this article talks about the importance of how children think and learn. the author stresses on the fact that for better learning, students need to have a better structure for learning, hence the title. the author states students often do not have a good structure for thinking. students tend just to memorize things and don't know how to do deep learning. the author states that teachers only teach one part of this structure. which is thinking about thinking. the structre for better thinking is not only thinking about thinking though, there is more to it. the only part of it is to monitoring and directing thinking. " When a student is reading and stops to realize he’s not really understanding the meaning behind the words, that’s monitoring. And most powerfully, directing thinking happens when students can call upon specific thinking strategies to redirect or challenge their own thinking."  monitoring is being able to check up on yourself and regulate your own learning and directing is when students can take charge of their learning and direct it to what works for them in their self learning. this article talks about the importance of deeper thinking and learning and then switches to how educators can help with the process. i chose this article because i think that it is an important thing for students in K-12 grades. in my highschool, my graduating year, they had put in place a program called common core, which emphasizes this specific topic in student learning. sadly i was not able to partake in it however i do think that it is important for incoming students learn how to think and learn deeper.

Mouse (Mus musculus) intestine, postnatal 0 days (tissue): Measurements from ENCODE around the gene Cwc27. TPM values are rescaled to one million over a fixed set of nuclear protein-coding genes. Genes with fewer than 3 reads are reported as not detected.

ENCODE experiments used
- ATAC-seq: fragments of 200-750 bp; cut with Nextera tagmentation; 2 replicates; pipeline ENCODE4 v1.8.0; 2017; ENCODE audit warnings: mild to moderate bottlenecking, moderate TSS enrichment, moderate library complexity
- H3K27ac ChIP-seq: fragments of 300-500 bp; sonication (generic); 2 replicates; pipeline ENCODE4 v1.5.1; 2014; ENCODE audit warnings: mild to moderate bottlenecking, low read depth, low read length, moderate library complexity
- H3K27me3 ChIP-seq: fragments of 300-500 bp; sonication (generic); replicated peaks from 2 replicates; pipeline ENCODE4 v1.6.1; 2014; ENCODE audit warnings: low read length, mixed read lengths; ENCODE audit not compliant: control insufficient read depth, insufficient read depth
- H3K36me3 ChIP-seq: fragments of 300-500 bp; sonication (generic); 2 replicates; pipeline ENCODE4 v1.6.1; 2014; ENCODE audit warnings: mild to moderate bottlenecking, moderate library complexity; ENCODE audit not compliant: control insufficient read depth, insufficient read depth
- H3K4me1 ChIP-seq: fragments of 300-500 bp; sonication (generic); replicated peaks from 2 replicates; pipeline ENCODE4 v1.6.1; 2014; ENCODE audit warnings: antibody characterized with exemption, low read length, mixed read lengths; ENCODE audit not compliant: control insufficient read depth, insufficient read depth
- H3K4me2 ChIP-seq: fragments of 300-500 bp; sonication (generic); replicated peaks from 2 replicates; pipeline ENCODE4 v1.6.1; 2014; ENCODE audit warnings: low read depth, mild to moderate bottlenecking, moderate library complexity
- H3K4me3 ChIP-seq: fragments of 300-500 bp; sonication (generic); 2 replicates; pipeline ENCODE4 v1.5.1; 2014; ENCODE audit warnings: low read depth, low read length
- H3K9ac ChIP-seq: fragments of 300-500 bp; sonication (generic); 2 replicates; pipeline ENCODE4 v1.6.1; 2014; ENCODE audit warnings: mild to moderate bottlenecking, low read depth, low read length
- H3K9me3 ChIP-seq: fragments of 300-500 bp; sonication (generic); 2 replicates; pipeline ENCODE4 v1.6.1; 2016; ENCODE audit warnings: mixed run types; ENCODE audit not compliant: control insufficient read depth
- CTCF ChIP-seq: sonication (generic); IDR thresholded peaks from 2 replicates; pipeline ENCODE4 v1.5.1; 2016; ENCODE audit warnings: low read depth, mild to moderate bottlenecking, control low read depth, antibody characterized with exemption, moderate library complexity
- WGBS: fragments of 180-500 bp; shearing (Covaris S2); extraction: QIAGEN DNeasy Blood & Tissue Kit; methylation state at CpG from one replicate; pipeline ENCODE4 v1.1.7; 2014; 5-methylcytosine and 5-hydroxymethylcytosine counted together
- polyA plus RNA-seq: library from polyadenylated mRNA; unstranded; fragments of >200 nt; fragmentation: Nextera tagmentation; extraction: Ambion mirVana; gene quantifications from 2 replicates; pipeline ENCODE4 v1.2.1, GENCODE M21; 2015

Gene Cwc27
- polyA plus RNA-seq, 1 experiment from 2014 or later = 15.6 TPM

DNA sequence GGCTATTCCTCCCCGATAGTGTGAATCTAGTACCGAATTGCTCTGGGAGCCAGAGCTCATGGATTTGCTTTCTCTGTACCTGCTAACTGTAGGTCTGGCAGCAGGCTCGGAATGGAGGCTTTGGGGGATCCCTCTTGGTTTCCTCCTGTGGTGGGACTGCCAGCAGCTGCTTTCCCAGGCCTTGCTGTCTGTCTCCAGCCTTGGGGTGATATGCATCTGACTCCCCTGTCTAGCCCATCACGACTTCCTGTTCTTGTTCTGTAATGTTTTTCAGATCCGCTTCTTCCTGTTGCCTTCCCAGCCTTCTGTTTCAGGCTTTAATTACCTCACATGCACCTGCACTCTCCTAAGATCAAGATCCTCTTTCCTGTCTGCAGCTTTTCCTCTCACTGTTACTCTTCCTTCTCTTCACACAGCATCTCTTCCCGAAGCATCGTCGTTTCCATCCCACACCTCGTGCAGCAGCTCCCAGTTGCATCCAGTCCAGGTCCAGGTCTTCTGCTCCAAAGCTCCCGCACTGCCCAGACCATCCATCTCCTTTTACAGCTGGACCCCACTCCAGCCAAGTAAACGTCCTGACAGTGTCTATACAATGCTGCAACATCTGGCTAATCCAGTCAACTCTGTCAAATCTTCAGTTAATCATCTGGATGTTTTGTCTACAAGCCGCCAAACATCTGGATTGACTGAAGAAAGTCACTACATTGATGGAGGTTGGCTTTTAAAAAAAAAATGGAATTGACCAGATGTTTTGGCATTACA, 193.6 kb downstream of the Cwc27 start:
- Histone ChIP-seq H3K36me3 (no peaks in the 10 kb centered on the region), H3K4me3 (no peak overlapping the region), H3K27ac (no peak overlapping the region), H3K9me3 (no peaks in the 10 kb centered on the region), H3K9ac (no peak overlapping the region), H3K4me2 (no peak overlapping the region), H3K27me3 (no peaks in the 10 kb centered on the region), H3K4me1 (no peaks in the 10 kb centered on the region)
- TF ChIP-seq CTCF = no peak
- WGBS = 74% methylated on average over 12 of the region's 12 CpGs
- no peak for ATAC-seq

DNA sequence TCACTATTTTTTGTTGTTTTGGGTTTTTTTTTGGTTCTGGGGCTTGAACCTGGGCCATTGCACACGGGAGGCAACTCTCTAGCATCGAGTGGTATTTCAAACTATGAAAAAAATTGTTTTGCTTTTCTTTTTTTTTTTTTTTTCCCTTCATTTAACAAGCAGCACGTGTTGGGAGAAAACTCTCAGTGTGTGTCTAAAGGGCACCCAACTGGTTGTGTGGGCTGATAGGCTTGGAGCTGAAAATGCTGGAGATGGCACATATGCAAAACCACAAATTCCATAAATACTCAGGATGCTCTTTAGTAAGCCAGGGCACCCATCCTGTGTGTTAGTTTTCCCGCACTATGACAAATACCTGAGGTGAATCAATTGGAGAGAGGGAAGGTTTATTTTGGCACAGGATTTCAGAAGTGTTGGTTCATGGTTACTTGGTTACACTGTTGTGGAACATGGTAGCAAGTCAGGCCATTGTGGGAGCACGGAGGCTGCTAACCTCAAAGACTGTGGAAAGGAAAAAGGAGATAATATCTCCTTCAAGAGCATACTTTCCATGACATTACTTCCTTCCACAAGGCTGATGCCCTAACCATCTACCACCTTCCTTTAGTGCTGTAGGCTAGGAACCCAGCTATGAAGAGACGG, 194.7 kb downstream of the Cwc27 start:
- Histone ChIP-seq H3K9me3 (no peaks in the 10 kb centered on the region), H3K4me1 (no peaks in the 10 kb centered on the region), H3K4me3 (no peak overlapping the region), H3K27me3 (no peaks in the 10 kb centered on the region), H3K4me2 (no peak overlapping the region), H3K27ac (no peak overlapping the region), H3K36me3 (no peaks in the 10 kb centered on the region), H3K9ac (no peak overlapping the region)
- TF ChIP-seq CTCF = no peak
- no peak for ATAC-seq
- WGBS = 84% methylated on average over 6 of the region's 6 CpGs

Melissa Vee Rentchler 's curator insight, April 4, 2016 4:17 PM
When we have a rich meta-strategic base for our thinking, that helps us to be more independent learners,” said Project Zero senior research associate Ron Ritchhart at a Learning and the Brain conference. “If we don’t have those strategies, if we aren’t aware of them, then we’re waiting for someone else to direct our thinking.”

Helping students to “learn how to learn” or in Ritchhart’s terminology, become “meta-strategic thinkers” is crucial for understanding and becoming a life-long learner. To discover how aware students are of their thinking at different ages, Ritchhart has been working with schools to build “cultures of thinking.” His theory is that if educators can make thinking more visible, and help students develop routines around thinking, then their thinking about everything will deepen.

His research shows that when fourth graders are asked to develop a concept map about thinking, most of their brainstorming centers around what they think and where they think it. “When students don’t have strategies about thinking, that’s how they respond – what they think and where they think,” Richhart said. Many fifth graders start to include broad categories of thinking on their concept maps like “problem solving” or “understanding.” Those things are associated with thinking, but fifth graders often haven’t quite hit on the process of thinking.

 

Learn more / En savoir plus / Mehr erfahren: